The World Politics review piece talked about how the US must change its cybersecurity strategies in order to stay relevant and aggressive to its adversaries. The US is not approaching cyberspace or cyber security like its ‘enemies’, which is part of their problem. The article used China as an example, citing that their intentions with cyber espionage are the same as the US, therefore its easier to predict their actions/motives behind their actions. In other words, they do not possess a secret agenda (that we know of)- Chinese hackers are more concerned with business deals and intellectual property theft. However, Russia’s cyber behavior is much more complex, therefore perplexing to the United States. Russia intends to create noise (to hide the signals), and create confusion that can influence opinions in Washington (re: the election). It is crucial for the US to understand their cyber enemy and its behavior, and shape its own strategy in order to better combat future situations.
This seemed very similar to deterrence theory, and how in last class we talked about deterrence not working in cyber space because the stakes were different/actor’s actions were unpredictable. The main issue that Singer/Friedman found with deterrence in cyber space was that it was difficult to pinpoint the actor, and the balance of retaliation was less black and white than it was in the cold war- where the end result was only MAD.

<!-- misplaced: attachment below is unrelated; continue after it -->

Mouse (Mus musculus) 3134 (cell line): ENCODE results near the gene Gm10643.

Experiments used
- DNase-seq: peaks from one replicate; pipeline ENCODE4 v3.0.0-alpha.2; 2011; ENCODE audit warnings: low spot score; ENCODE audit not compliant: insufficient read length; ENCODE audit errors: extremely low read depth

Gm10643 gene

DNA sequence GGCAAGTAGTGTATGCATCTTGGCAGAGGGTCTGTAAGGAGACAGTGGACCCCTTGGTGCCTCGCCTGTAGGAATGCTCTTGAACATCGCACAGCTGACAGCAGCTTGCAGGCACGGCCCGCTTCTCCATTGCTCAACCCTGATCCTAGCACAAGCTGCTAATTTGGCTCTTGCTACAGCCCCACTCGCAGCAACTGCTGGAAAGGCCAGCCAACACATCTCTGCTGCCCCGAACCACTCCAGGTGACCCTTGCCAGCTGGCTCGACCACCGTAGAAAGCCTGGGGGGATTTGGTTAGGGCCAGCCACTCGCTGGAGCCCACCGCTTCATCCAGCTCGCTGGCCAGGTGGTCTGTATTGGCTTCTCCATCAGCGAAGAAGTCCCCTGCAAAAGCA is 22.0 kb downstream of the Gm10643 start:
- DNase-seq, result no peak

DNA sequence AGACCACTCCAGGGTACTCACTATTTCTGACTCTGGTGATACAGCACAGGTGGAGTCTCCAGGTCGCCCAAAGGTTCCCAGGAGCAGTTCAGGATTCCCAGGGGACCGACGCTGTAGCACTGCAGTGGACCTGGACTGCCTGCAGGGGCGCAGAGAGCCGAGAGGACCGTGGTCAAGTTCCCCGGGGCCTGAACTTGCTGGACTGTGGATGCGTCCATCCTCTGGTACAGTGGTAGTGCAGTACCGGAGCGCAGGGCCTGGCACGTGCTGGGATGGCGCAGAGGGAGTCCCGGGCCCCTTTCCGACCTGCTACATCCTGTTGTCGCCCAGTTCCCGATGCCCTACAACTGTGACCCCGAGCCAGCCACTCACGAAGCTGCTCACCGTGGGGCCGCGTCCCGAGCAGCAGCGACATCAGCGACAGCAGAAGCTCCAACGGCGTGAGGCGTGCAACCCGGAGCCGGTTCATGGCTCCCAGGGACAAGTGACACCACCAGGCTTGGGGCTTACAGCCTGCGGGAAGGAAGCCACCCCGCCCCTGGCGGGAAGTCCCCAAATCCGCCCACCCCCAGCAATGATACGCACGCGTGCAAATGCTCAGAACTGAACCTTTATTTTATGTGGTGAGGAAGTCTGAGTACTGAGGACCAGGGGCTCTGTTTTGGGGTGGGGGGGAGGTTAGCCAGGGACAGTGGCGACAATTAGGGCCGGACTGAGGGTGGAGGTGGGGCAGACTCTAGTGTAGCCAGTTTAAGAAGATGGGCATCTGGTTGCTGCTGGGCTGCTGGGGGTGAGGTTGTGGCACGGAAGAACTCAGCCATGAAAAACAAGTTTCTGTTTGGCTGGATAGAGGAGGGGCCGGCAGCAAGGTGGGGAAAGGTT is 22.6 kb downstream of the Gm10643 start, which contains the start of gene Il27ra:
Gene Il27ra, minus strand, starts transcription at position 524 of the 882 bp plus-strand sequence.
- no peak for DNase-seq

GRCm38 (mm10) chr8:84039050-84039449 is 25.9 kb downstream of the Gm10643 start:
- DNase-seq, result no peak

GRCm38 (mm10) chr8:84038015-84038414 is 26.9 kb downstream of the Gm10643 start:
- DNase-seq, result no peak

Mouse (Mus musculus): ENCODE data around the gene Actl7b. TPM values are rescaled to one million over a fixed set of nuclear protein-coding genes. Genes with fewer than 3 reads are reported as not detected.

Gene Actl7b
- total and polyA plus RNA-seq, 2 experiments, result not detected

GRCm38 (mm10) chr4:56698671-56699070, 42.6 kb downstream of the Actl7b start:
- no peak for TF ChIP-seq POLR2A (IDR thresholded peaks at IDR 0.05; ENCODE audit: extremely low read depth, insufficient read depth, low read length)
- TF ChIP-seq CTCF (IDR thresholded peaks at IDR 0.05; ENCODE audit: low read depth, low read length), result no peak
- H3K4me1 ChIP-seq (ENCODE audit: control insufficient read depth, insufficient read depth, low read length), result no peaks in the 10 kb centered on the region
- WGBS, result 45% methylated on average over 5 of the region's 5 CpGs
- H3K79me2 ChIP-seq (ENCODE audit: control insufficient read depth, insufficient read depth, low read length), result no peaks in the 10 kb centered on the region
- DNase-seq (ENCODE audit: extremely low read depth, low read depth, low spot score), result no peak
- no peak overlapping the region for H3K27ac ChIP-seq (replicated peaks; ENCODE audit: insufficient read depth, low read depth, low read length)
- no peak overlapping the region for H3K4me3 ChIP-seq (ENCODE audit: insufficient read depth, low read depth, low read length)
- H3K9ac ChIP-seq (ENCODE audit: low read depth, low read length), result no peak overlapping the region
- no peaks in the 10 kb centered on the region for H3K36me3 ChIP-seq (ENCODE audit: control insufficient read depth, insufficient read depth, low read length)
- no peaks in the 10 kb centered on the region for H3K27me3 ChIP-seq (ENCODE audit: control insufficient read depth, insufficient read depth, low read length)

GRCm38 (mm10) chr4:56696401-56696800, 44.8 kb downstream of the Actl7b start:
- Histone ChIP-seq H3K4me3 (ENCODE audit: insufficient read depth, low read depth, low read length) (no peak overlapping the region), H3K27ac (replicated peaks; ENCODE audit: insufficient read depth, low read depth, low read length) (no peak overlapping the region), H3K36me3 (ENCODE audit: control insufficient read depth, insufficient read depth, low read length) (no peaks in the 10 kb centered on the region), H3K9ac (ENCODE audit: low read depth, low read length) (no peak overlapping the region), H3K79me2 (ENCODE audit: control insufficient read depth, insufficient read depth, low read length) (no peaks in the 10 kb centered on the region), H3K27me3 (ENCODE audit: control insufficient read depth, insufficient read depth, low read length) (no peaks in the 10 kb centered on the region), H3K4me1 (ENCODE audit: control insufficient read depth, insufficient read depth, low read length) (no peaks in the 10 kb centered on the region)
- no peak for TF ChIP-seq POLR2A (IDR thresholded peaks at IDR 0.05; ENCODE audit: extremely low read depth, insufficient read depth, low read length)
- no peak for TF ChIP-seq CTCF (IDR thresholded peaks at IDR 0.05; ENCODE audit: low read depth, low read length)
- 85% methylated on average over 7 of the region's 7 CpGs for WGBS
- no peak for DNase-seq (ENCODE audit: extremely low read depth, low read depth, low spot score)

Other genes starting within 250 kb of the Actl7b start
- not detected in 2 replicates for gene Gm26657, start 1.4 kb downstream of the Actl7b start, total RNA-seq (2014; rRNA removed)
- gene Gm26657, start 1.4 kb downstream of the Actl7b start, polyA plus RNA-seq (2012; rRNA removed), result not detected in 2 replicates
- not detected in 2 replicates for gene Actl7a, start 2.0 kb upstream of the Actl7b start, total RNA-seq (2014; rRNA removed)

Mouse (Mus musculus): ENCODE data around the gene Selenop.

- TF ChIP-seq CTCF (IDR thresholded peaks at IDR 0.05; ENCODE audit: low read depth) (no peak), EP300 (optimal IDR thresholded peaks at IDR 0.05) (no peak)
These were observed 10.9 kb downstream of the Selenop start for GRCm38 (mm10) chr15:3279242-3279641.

I found this article helpful in debunking certain myths attributed with cyber security/deterrence theory. It helped to distinguish how cyber and nuclear deterrence were similar, and they could learn from each other. The article disagreed with an argument from the reading, that while there exist state structures for cyber governance; they seem to be irrelevant.
“Legal norms may actually have an impact on deterrence. The Tallinn Manual and the Budapest Convention have fostered some basic norms. While it is true that not all cyber actors will always adhere to these norms, they still can form a foundation for deterrent activities by cooperating states”
Cyber power/their ultimate consequences are actually similar to nuclear power in that both are unpredictable in both growth and impact, as well as the ability for humans to control them. I think deterrence will eventually become a useful tool in harnessing cyber control and authority over violent actors in cyber space. It is impossible to predict what the consequences would be in a cyber attack, and how/if governments would be able to retaliate effectively.